The vast, unpopulated landscape of Ryder Bay, West Antarctica gives the impression of complete isolation. However, despite its barren, cold exterior, Antarctica plays an important role in regulating the Earth’s climate system. Located along the southeast coast of Adelaide Island, Ryder Bay is helping mitigate impacts of climate change by removing greenhouse gases from the atmosphere to the ocean, where these gases can remain for centuries. This repurposing is being done by benthos, microorganisms like phytoplankton that bloom during summer months and provide critical food supplies that maintain the marine ecosystem in Ryder Bay. Quietly residing on the floor of the Southern Ocean, benthos are encountering increased risks due to a changing climate. While the potential carbon recycling capacity of local marine ecosystems remains significant, the collapsing glaciers and ice shelves in Ryder Bay may threaten this productivity, according to an article in the journal of Global Change Biology.
The carbon recycling process in the marine ecosystems is one of the strongest mechanisms helping to reduce the impacts associated with historic carbon emissions. Located along the continental shelf, benthos absorb carbon through photosynthesis; when these organisms die and fall to the ocean floor, this carbon is then stored in sediments. Undisturbed, the ocean can help thwart warming due to an enhanced greenhouse effect by removing carbon from the atmosphere and storing it in the ocean. David Barnes, a Marine Benthic Ecologist with the British Antarctic Survey and an author of the article, pointed out to GlacierHub, “Trends in carbon accumulation and immobilization, which occur on the seabed, could be considered most important as these involve long-term carbon storage. [These trends] are perhaps the largest negative feedback on climate change.” However, because of shifting land dynamics, the increased frequency of iceberg creation is having a direct impact on the ability of the marine ecosystems to recycle carbon.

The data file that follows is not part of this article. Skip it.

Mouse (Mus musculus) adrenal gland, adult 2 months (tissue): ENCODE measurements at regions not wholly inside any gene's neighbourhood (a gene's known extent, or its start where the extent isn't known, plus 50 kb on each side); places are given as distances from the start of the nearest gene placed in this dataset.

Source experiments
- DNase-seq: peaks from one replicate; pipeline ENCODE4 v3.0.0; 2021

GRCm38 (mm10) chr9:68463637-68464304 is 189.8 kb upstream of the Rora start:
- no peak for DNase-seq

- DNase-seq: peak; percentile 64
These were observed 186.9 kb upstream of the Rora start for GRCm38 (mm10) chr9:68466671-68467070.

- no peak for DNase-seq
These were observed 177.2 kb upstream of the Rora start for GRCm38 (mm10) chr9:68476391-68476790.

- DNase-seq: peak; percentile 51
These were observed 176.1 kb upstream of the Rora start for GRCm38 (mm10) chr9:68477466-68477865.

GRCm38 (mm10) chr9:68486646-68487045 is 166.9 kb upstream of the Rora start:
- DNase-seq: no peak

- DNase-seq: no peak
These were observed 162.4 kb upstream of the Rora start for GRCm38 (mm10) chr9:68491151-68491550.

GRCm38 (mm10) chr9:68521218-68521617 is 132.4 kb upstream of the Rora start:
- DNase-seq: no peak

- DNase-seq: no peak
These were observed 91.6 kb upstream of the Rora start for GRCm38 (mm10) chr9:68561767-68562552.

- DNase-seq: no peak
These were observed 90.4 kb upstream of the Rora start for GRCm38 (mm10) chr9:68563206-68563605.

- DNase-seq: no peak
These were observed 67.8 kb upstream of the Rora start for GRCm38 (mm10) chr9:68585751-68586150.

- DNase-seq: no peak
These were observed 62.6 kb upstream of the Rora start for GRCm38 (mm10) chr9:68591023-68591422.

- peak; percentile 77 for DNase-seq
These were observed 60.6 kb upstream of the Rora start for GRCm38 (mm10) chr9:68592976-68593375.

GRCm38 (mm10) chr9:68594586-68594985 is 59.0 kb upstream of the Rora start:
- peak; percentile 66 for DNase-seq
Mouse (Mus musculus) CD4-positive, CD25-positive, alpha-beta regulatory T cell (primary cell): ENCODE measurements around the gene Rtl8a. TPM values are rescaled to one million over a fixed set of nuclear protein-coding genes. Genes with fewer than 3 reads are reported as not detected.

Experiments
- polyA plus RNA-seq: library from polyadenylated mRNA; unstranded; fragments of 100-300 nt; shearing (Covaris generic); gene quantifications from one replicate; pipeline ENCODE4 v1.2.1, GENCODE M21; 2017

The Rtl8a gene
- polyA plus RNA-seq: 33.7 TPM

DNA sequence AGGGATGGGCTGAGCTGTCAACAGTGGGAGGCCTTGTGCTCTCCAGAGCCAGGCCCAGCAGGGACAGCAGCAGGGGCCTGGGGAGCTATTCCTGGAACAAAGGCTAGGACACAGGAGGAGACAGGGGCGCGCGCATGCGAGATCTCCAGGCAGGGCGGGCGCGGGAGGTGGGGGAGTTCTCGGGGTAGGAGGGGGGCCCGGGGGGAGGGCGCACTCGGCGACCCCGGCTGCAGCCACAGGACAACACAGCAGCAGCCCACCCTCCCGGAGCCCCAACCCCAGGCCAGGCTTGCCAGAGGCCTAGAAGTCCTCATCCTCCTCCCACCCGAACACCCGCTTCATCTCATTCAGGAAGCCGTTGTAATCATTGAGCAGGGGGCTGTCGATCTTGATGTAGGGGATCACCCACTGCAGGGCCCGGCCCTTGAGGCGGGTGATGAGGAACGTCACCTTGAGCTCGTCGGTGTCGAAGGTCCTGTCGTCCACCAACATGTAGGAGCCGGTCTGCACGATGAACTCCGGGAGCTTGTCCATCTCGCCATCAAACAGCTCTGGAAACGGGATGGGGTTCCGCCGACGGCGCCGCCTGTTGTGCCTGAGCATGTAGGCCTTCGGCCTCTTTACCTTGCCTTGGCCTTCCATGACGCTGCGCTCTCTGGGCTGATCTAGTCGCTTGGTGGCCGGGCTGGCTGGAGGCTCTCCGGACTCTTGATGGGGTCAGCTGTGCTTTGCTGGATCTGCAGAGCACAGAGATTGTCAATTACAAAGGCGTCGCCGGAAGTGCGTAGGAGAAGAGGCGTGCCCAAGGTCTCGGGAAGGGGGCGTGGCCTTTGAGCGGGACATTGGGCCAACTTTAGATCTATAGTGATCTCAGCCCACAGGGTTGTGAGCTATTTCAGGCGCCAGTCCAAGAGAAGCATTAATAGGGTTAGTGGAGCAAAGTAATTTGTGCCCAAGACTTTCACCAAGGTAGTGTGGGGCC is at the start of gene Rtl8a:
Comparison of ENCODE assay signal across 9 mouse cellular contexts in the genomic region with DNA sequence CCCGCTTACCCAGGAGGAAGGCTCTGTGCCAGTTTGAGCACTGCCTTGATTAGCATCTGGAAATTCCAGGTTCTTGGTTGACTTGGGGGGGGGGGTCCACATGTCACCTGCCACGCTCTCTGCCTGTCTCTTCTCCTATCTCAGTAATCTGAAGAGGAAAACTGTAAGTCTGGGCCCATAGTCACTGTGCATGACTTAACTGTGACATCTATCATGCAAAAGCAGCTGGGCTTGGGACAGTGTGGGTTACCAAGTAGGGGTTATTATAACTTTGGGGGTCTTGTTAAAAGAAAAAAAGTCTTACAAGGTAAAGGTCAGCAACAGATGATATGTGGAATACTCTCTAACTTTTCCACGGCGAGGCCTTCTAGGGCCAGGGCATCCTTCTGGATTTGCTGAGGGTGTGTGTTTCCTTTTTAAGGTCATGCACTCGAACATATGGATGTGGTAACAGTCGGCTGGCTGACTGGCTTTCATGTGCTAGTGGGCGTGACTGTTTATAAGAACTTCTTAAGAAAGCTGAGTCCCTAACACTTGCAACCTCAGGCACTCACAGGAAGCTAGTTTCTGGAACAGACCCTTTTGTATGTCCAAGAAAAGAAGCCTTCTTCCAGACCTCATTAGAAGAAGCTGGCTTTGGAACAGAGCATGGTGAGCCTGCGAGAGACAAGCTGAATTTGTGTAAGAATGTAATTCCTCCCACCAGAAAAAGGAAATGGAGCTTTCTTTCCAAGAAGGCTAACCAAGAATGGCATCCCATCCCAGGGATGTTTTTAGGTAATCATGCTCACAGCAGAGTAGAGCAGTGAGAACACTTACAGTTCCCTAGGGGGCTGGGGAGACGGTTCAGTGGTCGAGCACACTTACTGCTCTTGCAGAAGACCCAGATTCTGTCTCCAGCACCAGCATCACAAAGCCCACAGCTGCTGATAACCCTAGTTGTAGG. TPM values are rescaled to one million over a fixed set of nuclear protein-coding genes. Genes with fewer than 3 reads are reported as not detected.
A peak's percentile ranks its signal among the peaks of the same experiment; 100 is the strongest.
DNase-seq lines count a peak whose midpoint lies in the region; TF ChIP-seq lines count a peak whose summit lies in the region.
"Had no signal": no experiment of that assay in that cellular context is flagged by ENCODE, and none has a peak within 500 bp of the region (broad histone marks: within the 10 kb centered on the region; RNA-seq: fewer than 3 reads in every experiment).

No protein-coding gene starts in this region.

As the Earth continues to warm, ice sheets and glaciers in Antarctica advance and become thinner, causing cracks and crevasses to form. These fissures, in turn, lead to unpredictable, large-scale breaks which create icebergs that discharge into the ocean. At the time of detachment, ice formations hit the ocean floor, obliterating the marine ecosystems below. Icebergs can continue to impact the benthos as they travel on the ocean.
Barnes described this problem to GlacierHub: “At places like Ryder Bay, it would be very difficult to provide forecasting, because it is very frequent and a bit chaotic. The direction an iceberg travels depends on its shape, how deep its keel is, wind, and current speed. A smaller iceberg with a vertically flat side above water will easily catch wind like a sail, so if the wind is strong it will mainly follow wind direction. Conversely, a bigger iceberg with a deep vertical flat side might more easily catch current.”
According to NOAA, these icebergs— typically rising 5 meters above the sea surface and covering 500 square meters in area— are large enough to inflict significant destruction. Dubbed “iceberg killing fields,” these places of impact can cause extensive disruption to the beneficial marine ecosystems along the ocean floor.